Police blockade downtown Ottawa; South Africa registers 3,056 new cases

Police blockade downtown Ottawa; South Africa registers 3,056 new cases
A technician opens a freezer to collect frozen plasma samples during Covid-19 antibody neutralisation testing in a laboratory at the African Health Research Institute in Durban, South Africa. (Photo: Waldo Swiegers / Bloomberg via Getty Images)

South Africa registered 3,056 new Covid-19 cases, bringing the cumulative total to 3,652,024. A further 435 Covid-19-related deaths were reported, taking total official deaths to 97,955. A total of 30,858,874 vaccines have been administered.

Police in Canada’s capital city, Ottawa, began blocking off the downtown core with barriers and fences, in a move against protesters who have occupied the streets for almost three weeks. 

A New York City anime convention held late last year probably wasn’t an Omicron superspreader event, as many had feared, new reports show.

European Union drug regulators said they will discuss Merck’s antiviral pill next week amid a report that the drug faces potential rejection. 

Hong Kong has plans to mass-test the whole city for Covid with Beijing’s help. Japan is rolling back stringent border measures. 

Key developments

Police begin fencing off downtown Ottawa 

Police in Canada’s capital city began blocking off the downtown core with barriers and fences, in a move against protesters who have occupied the streets for nearly three weeks.

“Only those with lawful reason to enter the core, such as residents, businesses and others with lawful reasons, will be allowed in the area,” Ottawa Police Chief Steve Bell said on Twitter. “The unlawful protesters must leave the area and will not be provided access.” 

For a second consecutive day, Ottawa police handed out flyers warning of criminal charges and vehicle seizures for anyone who doesn’t leave the protest zone. The area has been declared a prohibited public assembly under emergency legislation invoked by Prime Minister Justin Trudeau on Monday.

Meanwhile, Canada’s national police service is sending to banks the names of people involved in protests that have paralysed the nation’s capital, a first concrete step in the financial crackdown on demonstrators. 

New York City anime convention probably wasn’t Omicron superspreader 

A New York City anime convention held late last year probably wasn’t an Omicron superspreader event, as many had feared, new reports show.

One of the first confirmed US cases of the Omicron variant was found in early December in a Minnesota man who attended the convention, raising concerns about a mass outbreak at the gathering of some 53,000 fans of the film and TV animation style. However, studies released on Thursday by the US Centers for Disease Control and Prevention (CDC) found no evidence of widespread transmission at the convention beyond a cluster of the Minnesota participant’s close contacts.

Among results obtained for 4,560 attendees, 2.6% tested positive, according to the CDC. Of 20 specimens analysed genetically, 15 cases were linked to Delta, the dominant variant preceding Omicron.

Colorado ends crisis declaration 

Colorado health officials on Thursday ended a Covid-19 crisis declaration aimed at plugging hospital staffing shortages and allowing ambulance providers to impose stricter screening of 911 calls for assistance.

The “crisis standards of care” provided guidelines for allocating resources and “the decision to deactivate these standards is based on recent modelling and steadily declining cases and hospitalisations,” Eric France, the state’s chief medical officer, said in a printed statement.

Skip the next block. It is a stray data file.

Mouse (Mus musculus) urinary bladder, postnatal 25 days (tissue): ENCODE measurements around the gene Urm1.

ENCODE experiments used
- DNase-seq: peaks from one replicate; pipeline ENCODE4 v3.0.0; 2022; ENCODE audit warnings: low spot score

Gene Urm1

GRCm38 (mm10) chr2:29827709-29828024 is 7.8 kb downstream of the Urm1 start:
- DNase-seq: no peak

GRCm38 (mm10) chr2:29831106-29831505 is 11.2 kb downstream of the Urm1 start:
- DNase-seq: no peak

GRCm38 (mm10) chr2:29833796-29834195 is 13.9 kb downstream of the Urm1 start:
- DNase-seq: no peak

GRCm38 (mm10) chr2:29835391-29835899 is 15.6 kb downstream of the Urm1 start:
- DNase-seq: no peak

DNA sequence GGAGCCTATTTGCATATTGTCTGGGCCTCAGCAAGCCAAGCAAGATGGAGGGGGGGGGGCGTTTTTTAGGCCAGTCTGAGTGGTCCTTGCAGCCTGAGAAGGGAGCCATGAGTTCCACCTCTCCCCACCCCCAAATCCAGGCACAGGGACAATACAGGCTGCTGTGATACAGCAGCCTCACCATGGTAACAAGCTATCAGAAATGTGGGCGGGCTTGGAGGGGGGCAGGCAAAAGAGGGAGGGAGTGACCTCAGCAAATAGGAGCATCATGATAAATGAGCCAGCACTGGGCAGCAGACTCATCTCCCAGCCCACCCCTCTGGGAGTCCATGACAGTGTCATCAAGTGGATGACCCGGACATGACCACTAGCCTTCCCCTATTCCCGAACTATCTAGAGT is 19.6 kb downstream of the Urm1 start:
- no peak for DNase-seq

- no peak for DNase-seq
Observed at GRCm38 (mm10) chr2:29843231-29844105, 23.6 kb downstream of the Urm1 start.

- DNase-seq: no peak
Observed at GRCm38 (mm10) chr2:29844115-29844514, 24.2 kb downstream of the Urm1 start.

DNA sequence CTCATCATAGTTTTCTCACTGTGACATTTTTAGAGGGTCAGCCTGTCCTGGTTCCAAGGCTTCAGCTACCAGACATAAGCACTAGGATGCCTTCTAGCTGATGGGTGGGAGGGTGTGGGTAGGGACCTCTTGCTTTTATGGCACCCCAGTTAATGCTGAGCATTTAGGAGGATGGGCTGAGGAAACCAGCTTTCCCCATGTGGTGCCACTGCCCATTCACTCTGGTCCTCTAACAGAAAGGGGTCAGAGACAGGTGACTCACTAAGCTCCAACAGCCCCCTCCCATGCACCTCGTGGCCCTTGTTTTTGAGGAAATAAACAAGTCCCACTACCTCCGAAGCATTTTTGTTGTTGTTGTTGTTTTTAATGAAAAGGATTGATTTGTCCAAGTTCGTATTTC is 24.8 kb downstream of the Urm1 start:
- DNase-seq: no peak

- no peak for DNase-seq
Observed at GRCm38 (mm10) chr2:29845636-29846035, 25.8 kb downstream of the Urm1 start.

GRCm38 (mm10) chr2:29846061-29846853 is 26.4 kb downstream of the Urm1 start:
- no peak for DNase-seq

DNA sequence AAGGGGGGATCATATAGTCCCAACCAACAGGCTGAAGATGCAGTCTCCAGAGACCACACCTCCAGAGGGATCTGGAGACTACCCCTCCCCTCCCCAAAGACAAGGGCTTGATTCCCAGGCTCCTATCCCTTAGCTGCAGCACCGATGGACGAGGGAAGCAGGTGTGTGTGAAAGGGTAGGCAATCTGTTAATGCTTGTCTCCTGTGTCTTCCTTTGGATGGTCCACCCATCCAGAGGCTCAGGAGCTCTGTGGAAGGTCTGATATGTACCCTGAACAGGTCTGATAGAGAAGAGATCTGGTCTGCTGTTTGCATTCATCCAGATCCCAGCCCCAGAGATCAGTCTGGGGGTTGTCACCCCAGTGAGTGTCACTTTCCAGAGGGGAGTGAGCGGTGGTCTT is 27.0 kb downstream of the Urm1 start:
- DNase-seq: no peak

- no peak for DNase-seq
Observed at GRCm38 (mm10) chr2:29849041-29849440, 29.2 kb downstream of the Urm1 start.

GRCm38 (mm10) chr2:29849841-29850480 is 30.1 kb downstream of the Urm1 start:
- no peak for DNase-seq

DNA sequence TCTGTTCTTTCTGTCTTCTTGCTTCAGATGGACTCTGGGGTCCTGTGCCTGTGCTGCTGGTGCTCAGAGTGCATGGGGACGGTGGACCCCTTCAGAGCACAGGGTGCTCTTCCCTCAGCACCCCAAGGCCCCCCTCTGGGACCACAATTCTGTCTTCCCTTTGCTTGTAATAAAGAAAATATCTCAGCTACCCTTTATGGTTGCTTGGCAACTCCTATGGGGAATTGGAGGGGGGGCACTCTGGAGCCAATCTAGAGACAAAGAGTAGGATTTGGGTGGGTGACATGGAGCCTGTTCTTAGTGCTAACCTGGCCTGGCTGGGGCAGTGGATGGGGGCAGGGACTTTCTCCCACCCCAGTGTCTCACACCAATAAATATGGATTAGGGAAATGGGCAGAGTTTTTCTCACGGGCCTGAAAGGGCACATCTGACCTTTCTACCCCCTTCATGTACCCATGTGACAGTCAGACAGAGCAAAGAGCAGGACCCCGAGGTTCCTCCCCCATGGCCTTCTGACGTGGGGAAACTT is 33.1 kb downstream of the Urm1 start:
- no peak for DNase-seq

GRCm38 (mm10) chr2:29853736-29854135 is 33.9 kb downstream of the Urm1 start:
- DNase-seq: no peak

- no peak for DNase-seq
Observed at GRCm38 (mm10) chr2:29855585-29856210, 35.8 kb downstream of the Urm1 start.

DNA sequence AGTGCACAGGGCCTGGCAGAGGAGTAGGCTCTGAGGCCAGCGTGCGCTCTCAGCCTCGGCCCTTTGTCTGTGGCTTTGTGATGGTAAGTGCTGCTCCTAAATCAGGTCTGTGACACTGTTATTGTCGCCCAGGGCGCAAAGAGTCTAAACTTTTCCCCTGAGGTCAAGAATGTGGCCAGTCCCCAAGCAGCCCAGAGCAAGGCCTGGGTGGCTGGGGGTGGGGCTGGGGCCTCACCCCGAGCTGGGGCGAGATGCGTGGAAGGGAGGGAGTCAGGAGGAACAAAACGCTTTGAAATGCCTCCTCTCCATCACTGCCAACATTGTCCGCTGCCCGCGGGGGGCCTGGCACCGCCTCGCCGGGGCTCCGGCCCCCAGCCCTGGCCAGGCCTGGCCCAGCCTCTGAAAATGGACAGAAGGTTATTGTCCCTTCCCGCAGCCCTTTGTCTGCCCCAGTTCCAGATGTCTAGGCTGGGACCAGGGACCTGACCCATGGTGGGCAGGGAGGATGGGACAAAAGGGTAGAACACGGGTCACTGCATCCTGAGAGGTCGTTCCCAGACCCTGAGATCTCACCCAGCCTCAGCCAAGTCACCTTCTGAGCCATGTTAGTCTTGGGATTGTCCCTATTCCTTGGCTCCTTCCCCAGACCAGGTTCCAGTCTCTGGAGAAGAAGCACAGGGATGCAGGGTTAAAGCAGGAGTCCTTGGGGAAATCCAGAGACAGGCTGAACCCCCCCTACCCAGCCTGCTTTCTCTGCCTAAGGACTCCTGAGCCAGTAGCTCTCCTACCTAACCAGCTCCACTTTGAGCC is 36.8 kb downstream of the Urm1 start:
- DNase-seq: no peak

Portugal to withdraw work-from-home recommendation 

Portugal plans to lift several restrictions in the coming days as the number of daily Covid-19 infections drops.

The government will no longer recommend that people work from home and the need to show a negative Covid-19 test to access sports venues, bars and nightclubs will be dropped, Presidency Minister Mariana Vieira da Silva said after a Cabinet meeting on Thursday. The government plans to lift more restrictions as the number of deaths from Covid-19 declines, she said.

EU regulator to consider Merck pill 

European Union drug regulators said they will discuss Merck’s antiviral pill next week amid a report that the drug faces potential rejection.

A panel of the European Medicines Agency will consider the drug’s effectiveness at the meeting, Marco Cavaleri, the regulator’s head of biological health threats and vaccines strategy, said at a briefing on Thursday. He declined to comment on the robustness of the evidence to back the pill. 

The US drugmaker has been developing molnupiravir with partner Ridgeback Biotherapeutics. The pill is only about 30% effective at preventing Covid deaths and hospitalisations among high-risk patients, compared with about 90% efficacy for Pfizer’s Paxlovid, studies have shown. 

Malaysia to tackle Covid data ‘fear factor’  

Malaysia will stop releasing standalone data on Covid-19 infections to reduce the “fear factor” about rapidly rising cases driven by the Omicron surge, Health Minister Khairy Jamaluddin said.

Instead, the number will be announced the following day together with figures on hospital occupancy and usage of intensive care units. Daily cases hit a record 27,831 on Wednesday.

Dominican Republic drops restrictions 

The Dominican Republic will drop all domestic restrictions imposed during the coronavirus pandemic after a successful vaccination campaign helped contain infection and death rates on the Caribbean island.

President Luis Abinader said that the required use of a face mask, social distancing measures and Covid passports to enter public places will all be dropped immediately.

Japan eases virus border measures

Japanese Prime Minister Fumio Kishida rolled back some of the developed world’s most stringent virus border measures as he seeks to tread a narrow path on a pandemic policy that brought down his two predecessors.